Actually, a child’s bones grow faster than their muscles, tendons, and ligaments which means that they are already being stretched daily, until a child develops fully. So, when you put a child with already stretched muscles, tendons, and ligaments in a hot yoga studio, they become even more stretched – creating a lot of hyper-flexibility.
Children are naturally more flexible than adults. A lot of children are naturally hyper-flexible. Have you ever seen a child bend their fingers all the way back until their finger tips touch the back of their hand? Can you, as an adult, do that? Likely not.
While hyper-flexibility might be “cool” [Hey! Look at me being super flexible in this pose!], it’s dangerous. Hyper-flexibility (usually known as hyper-mobility), creates laxity in the ligaments, which in turn creates an unstable body joint. For example, if you find you are hyper-flexible in your hip, but you notice a “clicking” sound or can “pop” your hip out of the socket, this means that there is laxity in your ligaments, which can lead to an unstable hip joint, which can lead to problems with the hip, lower back, and sciatic nerve.
Allowing a child to practice in a hot yoga studio can also lead to torn l muscles, tendons, and ligaments. Because they are already being stretched due to natural developmental cycles, the heat from a hot yoga studio can stretch them beyond their capacity, causing rips and tears. And sometimes the only way to treat these rips and tears is with surgery. No fun for anyone- much less a child.
Sweating & Overheating
A child’s body is still developing. We’ve been over that. You know that. But here is something you may not know: children do not have a fully developed thermoregulation system. [Thermoregulation=a body’s ability to keep it’s temperature within certain boundaries]. Have you ever seen an infant sweat? A toddler? Not often. Because they physically, biologically cannot.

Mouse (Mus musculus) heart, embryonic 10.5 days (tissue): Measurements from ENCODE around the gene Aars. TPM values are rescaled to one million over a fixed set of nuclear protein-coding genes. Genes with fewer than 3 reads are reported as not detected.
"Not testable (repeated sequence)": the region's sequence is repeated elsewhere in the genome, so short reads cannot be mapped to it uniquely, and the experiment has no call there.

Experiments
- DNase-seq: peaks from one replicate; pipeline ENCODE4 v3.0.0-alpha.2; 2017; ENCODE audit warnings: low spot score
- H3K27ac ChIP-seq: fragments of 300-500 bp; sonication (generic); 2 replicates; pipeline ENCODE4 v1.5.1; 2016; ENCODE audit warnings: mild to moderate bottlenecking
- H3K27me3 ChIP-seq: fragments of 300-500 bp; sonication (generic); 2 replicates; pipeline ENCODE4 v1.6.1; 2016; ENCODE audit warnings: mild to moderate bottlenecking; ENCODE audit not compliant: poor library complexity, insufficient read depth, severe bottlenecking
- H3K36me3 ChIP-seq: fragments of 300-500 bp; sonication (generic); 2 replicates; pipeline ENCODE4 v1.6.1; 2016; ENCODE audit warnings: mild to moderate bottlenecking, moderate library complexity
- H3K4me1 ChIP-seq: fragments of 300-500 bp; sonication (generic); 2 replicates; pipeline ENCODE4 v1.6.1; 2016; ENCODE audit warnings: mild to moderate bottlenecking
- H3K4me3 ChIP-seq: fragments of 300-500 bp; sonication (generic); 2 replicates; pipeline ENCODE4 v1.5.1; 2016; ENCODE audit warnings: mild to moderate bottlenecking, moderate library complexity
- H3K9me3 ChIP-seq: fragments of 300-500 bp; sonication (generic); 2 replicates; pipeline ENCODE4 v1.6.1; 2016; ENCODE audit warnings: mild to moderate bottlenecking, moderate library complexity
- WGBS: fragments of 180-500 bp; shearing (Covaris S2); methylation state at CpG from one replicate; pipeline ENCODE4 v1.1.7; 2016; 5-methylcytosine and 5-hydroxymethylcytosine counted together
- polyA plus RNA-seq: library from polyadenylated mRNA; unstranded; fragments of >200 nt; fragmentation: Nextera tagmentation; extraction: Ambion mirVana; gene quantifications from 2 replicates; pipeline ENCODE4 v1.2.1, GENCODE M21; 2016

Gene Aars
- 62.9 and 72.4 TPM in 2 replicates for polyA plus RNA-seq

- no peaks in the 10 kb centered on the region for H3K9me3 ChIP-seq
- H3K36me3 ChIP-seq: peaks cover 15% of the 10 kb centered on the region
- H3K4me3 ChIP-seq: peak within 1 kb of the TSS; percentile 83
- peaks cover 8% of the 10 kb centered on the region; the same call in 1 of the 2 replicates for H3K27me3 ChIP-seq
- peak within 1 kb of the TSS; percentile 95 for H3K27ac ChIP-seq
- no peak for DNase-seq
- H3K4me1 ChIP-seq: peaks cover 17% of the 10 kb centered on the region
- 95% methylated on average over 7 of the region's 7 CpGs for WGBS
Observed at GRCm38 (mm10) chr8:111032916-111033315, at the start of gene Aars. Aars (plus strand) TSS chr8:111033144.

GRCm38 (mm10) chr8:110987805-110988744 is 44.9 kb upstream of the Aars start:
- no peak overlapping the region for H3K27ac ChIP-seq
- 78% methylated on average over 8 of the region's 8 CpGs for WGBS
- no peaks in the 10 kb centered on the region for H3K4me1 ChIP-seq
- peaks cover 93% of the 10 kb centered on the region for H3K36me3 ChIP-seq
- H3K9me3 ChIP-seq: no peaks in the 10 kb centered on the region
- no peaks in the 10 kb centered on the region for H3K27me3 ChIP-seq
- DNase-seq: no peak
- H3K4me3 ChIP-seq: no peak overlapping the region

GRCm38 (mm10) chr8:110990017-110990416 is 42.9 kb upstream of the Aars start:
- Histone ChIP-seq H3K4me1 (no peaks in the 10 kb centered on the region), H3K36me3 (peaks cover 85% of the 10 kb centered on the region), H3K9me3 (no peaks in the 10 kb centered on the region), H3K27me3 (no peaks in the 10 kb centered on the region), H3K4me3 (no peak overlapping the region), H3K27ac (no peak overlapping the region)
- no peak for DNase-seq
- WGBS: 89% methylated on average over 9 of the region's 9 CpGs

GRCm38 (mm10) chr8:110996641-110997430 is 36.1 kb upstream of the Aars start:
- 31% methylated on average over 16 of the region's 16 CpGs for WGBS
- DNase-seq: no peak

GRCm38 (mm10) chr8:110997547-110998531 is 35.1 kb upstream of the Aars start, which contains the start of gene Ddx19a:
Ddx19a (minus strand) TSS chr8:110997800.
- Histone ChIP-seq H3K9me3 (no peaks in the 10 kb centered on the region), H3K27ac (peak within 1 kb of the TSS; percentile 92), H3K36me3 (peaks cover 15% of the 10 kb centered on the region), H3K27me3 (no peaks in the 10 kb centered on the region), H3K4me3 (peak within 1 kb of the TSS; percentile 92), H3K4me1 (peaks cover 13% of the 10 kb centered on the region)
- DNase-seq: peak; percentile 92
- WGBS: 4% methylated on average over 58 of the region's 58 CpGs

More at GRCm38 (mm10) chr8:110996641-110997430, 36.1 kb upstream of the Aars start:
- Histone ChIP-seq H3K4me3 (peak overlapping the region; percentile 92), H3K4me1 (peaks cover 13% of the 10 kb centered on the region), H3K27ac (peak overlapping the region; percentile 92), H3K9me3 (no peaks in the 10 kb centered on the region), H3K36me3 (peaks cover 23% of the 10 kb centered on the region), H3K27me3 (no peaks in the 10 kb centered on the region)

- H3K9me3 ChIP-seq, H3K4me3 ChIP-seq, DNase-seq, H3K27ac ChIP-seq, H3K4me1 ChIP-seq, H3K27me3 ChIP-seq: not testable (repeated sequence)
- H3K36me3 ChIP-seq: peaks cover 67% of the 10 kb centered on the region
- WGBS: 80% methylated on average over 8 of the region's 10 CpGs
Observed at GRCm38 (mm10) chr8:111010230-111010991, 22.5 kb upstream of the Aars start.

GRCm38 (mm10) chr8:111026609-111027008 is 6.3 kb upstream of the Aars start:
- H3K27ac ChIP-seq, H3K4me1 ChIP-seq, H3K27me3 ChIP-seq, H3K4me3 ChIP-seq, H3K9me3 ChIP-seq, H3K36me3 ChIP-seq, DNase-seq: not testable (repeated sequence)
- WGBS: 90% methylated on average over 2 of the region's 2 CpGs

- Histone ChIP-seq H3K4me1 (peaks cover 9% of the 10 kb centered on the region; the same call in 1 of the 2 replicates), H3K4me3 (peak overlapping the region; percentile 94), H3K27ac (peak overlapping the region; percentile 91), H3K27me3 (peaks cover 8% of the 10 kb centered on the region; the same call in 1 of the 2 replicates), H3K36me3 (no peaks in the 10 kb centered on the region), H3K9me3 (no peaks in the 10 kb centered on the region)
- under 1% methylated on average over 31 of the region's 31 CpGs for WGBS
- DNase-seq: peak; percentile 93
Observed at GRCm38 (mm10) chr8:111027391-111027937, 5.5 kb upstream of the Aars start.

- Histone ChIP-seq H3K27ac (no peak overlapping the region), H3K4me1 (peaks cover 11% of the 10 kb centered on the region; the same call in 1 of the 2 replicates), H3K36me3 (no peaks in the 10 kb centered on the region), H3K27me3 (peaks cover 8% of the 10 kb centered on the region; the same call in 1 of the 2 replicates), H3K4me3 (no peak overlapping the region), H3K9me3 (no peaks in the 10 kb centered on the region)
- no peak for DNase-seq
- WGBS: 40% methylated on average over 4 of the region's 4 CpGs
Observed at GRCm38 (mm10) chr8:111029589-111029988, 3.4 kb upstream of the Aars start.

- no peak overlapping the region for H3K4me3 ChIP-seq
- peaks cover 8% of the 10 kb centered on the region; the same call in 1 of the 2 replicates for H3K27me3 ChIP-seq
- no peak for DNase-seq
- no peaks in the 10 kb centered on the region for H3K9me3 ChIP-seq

As adults, we know that we are overheating when we begin to feel warm all over and sweat beads form on our foreheads. Sweating is our body’s way of cooling down and regulating our temperature. But children do not sweat as adults do and, as a result, often cannot accurately judge when they are getting too hot or physically fatigued. In a hot yoga studio, this means that a child will likely have no idea if they become overheated and exhausted, leading to high blood pressure, instability, reduced oxygen intake, extreme fatigue, and dehydration, among other problems.
Breathing is an important component of yoga, for everyone. In a hot yoga studio, breathing becomes even more important as it is essential to use your breath to help regulate your body temperature and blood pressure.
For children, whose respiratory system does not fully develop until the age of 12 years, coordinating their breathing with the yoga poses can be difficult. Thus, their breathing may not be as in tune with the postures as we would like. In a hot studio, this means that (a) the child’s blood pressure is rising from a combination of heat and improper breathing, which can cause feelings of pressure, trouble breathing, earaches, or even temporary hearing loss, among other issues, and (b) there is not enough oxygen getting to the bones as there should be, leading to problems with coordination, balance, and stability.